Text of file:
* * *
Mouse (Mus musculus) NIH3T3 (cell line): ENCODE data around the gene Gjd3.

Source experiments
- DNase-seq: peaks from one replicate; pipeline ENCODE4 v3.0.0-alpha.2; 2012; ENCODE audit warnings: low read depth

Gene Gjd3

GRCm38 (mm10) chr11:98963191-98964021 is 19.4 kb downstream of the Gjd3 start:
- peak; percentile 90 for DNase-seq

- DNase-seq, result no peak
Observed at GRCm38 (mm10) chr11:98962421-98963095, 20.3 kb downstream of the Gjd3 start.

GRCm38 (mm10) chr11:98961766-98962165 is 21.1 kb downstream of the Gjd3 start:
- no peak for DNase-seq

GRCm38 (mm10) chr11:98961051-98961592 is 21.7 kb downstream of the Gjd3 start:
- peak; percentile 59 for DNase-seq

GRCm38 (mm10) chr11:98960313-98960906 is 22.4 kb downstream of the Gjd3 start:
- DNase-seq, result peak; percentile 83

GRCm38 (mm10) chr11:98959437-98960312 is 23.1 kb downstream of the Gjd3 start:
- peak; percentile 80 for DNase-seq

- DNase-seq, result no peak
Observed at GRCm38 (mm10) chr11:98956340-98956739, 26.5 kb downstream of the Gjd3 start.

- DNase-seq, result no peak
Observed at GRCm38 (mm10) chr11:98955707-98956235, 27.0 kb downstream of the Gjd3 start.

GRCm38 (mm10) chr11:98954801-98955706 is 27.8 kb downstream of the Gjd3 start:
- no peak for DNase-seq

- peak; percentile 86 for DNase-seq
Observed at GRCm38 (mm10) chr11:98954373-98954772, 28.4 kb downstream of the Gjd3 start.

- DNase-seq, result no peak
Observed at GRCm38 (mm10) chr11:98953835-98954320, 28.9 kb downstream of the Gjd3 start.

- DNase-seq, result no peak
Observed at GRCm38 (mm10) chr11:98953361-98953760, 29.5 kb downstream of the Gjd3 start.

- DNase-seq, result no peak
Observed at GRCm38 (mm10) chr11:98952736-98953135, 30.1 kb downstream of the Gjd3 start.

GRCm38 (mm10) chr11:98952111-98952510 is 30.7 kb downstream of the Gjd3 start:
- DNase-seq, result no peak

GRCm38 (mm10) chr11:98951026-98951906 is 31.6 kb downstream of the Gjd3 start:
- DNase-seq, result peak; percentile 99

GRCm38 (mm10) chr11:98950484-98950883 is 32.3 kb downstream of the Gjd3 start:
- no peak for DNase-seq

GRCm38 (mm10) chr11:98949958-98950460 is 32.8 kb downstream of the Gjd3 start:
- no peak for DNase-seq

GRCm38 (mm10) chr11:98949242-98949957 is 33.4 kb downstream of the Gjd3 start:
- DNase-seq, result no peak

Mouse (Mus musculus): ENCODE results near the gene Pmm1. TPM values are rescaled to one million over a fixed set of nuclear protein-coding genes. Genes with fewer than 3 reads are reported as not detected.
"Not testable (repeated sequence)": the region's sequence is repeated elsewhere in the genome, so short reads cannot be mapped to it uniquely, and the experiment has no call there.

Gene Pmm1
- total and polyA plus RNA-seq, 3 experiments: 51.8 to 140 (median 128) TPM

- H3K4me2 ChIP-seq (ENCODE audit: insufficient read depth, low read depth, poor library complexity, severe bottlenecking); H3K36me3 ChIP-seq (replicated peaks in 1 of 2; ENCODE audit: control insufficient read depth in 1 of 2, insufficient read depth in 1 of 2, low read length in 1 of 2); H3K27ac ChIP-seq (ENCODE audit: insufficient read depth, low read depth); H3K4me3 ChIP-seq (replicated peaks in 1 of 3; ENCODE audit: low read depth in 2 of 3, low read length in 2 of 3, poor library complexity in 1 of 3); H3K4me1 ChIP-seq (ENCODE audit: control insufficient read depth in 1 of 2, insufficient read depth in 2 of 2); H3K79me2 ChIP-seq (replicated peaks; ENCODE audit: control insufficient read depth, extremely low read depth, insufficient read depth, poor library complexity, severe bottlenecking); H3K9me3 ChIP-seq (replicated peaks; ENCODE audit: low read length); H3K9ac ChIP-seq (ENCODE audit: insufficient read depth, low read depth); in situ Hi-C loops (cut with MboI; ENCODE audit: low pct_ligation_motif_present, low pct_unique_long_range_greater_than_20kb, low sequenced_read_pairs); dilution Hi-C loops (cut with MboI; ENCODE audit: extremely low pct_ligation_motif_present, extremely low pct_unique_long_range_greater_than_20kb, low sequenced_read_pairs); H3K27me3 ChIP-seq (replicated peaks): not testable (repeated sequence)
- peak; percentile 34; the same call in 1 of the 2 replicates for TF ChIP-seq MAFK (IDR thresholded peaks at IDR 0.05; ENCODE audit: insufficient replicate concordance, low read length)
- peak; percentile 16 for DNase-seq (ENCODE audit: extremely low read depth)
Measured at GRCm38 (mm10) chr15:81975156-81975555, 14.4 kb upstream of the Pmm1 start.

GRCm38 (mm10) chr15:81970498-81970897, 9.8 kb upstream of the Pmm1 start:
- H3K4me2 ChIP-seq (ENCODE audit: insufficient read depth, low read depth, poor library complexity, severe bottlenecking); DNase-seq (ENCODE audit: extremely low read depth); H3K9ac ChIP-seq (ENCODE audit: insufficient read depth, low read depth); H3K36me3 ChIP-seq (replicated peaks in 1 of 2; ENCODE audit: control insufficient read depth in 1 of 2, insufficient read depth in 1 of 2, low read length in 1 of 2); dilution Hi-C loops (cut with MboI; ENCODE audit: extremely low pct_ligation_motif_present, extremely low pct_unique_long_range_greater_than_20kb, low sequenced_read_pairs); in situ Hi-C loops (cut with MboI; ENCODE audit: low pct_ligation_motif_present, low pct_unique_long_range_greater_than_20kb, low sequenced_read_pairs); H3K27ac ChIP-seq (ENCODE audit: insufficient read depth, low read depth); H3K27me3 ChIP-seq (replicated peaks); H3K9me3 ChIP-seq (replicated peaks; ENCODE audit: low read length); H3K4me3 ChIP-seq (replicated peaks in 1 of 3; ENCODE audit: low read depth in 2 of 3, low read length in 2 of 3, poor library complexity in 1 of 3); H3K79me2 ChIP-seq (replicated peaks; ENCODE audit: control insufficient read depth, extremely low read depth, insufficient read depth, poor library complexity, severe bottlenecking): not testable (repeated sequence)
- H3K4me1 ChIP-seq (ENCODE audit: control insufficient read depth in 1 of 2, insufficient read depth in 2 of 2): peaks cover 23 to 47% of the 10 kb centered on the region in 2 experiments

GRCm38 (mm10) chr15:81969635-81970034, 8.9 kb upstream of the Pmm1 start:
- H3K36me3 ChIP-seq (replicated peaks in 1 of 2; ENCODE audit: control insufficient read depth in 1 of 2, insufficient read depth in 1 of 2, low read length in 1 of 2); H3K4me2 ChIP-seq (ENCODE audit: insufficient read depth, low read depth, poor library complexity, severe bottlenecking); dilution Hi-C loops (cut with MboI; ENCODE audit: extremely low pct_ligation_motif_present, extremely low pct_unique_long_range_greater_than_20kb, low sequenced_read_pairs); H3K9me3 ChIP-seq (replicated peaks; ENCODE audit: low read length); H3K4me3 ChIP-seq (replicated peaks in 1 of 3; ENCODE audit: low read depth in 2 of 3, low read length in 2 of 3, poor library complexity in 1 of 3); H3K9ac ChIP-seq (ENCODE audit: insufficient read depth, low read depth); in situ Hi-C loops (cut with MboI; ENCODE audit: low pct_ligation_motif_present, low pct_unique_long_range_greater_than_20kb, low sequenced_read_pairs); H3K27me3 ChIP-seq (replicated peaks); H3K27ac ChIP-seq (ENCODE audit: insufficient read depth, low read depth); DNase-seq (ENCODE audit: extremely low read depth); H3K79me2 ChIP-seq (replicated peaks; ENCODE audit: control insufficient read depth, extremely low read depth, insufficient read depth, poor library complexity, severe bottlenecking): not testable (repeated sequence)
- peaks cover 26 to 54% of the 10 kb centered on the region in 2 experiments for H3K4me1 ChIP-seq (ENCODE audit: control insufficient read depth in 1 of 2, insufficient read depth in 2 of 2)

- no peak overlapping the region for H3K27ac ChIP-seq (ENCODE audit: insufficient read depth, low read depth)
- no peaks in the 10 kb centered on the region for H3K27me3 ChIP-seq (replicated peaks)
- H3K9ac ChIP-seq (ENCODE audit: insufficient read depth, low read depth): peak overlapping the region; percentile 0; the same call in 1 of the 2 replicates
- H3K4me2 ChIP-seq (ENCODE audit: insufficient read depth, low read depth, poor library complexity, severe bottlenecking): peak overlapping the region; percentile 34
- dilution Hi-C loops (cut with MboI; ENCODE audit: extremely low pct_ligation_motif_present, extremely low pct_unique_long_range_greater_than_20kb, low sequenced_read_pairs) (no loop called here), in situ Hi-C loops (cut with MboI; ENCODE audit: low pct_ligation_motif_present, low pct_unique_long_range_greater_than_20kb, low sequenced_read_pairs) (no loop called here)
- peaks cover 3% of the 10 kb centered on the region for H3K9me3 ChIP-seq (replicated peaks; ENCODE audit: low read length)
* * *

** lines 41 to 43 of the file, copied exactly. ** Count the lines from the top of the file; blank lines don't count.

Mouse (Mus musculus): ENCODE results near the gene Pmm1. TPM values are rescaled to one million over a fixed set of nuclear protein-coding genes. Genes with fewer than 3 reads are reported as not detected.
"Not testable (repeated sequence)": the region's sequence is repeated elsewhere in the genome, so short reads cannot be mapped to it uniquely, and the experiment has no call there.

Gene Pmm1